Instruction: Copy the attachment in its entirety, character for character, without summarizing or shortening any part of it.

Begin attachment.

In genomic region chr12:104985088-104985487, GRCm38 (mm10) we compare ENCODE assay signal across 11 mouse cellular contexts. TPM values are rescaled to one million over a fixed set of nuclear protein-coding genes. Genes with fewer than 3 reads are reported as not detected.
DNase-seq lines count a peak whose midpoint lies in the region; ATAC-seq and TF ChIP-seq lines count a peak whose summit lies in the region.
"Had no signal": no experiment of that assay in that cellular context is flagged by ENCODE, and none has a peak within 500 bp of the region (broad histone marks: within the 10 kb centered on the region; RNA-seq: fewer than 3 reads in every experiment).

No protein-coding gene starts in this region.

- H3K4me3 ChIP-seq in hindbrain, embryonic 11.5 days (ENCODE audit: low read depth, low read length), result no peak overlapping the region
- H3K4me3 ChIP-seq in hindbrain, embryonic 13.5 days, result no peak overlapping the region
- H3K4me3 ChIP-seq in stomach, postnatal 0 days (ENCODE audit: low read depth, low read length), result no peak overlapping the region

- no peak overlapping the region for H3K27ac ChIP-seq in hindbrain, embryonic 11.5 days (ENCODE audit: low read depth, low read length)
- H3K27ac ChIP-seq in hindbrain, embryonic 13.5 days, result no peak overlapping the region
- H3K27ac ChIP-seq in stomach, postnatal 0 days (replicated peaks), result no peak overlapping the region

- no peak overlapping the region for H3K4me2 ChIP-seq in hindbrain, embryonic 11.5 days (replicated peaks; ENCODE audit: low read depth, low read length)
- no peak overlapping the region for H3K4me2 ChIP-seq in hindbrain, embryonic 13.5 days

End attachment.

In genomic region chr12:104985088-104985487, GRCm38 (mm10) we compare ENCODE assay signal across 11 mouse cellular contexts. TPM values are rescaled to one million over a fixed set of nuclear protein-coding genes. Genes with fewer than 3 reads are reported as not detected.
DNase-seq lines count a peak whose midpoint lies in the region; ATAC-seq and TF ChIP-seq lines count a peak whose summit lies in the region.
"Had no signal": no experiment of that assay in that cellular context is flagged by ENCODE, and none has a peak within 500 bp of the region (broad histone marks: within the 10 kb centered on the region; RNA-seq: fewer than 3 reads in every experiment).

No protein-coding gene starts in this region.

- H3K4me3 ChIP-seq in hindbrain, embryonic 11.5 days (ENCODE audit: low read depth, low read length), result no peak overlapping the region
- H3K4me3 ChIP-seq in hindbrain, embryonic 13.5 days, result no peak overlapping the region
- H3K4me3 ChIP-seq in stomach, postnatal 0 days (ENCODE audit: low read depth, low read length), result no peak overlapping the region

- no peak overlapping the region for H3K27ac ChIP-seq in hindbrain, embryonic 11.5 days (ENCODE audit: low read depth, low read length)
- H3K27ac ChIP-seq in hindbrain, embryonic 13.5 days, result no peak overlapping the region
- H3K27ac ChIP-seq in stomach, postnatal 0 days (replicated peaks), result no peak overlapping the region

- no peak overlapping the region for H3K4me2 ChIP-seq in hindbrain, embryonic 11.5 days (replicated peaks; ENCODE audit: low read depth, low read length)
- no peak overlapping the region for H3K4me2 ChIP-seq in hindbrain, embryonic 13.5 days